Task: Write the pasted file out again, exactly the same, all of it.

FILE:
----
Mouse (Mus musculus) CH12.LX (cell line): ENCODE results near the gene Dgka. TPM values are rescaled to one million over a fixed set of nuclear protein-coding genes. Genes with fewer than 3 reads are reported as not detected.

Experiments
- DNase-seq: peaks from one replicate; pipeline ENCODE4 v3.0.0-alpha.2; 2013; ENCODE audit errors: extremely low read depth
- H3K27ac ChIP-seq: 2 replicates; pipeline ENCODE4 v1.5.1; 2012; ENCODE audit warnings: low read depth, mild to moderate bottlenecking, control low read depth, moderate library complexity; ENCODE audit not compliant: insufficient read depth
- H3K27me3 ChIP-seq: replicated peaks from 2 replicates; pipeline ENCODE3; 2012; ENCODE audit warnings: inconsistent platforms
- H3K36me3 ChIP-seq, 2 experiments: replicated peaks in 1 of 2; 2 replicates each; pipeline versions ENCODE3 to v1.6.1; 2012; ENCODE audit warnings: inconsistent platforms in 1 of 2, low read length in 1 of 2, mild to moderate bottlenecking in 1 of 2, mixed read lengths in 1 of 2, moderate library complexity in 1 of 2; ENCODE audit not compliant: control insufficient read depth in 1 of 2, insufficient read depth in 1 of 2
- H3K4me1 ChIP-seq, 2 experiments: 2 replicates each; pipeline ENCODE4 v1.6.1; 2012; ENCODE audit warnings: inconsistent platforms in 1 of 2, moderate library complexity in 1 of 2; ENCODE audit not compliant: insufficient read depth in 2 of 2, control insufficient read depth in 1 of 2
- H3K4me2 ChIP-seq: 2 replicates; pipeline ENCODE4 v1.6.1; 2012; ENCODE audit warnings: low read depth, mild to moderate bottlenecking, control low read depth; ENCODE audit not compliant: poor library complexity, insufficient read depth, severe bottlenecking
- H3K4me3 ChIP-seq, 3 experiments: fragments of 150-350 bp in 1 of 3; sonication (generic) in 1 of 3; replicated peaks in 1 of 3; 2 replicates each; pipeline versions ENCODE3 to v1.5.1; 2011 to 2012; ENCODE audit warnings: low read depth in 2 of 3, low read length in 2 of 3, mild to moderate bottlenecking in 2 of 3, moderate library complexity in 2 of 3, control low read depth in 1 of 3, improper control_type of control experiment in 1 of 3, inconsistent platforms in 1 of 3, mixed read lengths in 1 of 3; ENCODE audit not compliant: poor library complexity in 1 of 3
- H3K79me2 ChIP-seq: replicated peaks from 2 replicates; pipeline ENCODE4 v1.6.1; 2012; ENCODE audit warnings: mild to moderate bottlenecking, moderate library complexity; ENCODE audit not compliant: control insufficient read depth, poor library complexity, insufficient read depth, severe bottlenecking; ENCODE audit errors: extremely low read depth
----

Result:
Mouse (Mus musculus) CH12.LX (cell line): ENCODE results near the gene Dgka. TPM values are rescaled to one million over a fixed set of nuclear protein-coding genes. Genes with fewer than 3 reads are reported as not detected.

Experiments
- DNase-seq: peaks from one replicate; pipeline ENCODE4 v3.0.0-alpha.2; 2013; ENCODE audit errors: extremely low read depth
- H3K27ac ChIP-seq: 2 replicates; pipeline ENCODE4 v1.5.1; 2012; ENCODE audit warnings: low read depth, mild to moderate bottlenecking, control low read depth, moderate library complexity; ENCODE audit not compliant: insufficient read depth
- H3K27me3 ChIP-seq: replicated peaks from 2 replicates; pipeline ENCODE3; 2012; ENCODE audit warnings: inconsistent platforms
- H3K36me3 ChIP-seq, 2 experiments: replicated peaks in 1 of 2; 2 replicates each; pipeline versions ENCODE3 to v1.6.1; 2012; ENCODE audit warnings: inconsistent platforms in 1 of 2, low read length in 1 of 2, mild to moderate bottlenecking in 1 of 2, mixed read lengths in 1 of 2, moderate library complexity in 1 of 2; ENCODE audit not compliant: control insufficient read depth in 1 of 2, insufficient read depth in 1 of 2
- H3K4me1 ChIP-seq, 2 experiments: 2 replicates each; pipeline ENCODE4 v1.6.1; 2012; ENCODE audit warnings: inconsistent platforms in 1 of 2, moderate library complexity in 1 of 2; ENCODE audit not compliant: insufficient read depth in 2 of 2, control insufficient read depth in 1 of 2
- H3K4me2 ChIP-seq: 2 replicates; pipeline ENCODE4 v1.6.1; 2012; ENCODE audit warnings: low read depth, mild to moderate bottlenecking, control low read depth; ENCODE audit not compliant: poor library complexity, insufficient read depth, severe bottlenecking
- H3K4me3 ChIP-seq, 3 experiments: fragments of 150-350 bp in 1 of 3; sonication (generic) in 1 of 3; replicated peaks in 1 of 3; 2 replicates each; pipeline versions ENCODE3 to v1.5.1; 2011 to 2012; ENCODE audit warnings: low read depth in 2 of 3, low read length in 2 of 3, mild to moderate bottlenecking in 2 of 3, moderate library complexity in 2 of 3, control low read depth in 1 of 3, improper control_type of control experiment in 1 of 3, inconsistent platforms in 1 of 3, mixed read lengths in 1 of 3; ENCODE audit not compliant: poor library complexity in 1 of 3
- H3K79me2 ChIP-seq: replicated peaks from 2 replicates; pipeline ENCODE4 v1.6.1; 2012; ENCODE audit warnings: mild to moderate bottlenecking, moderate library complexity; ENCODE audit not compliant: control insufficient read depth, poor library complexity, insufficient read depth, severe bottlenecking; ENCODE audit errors: extremely low read depth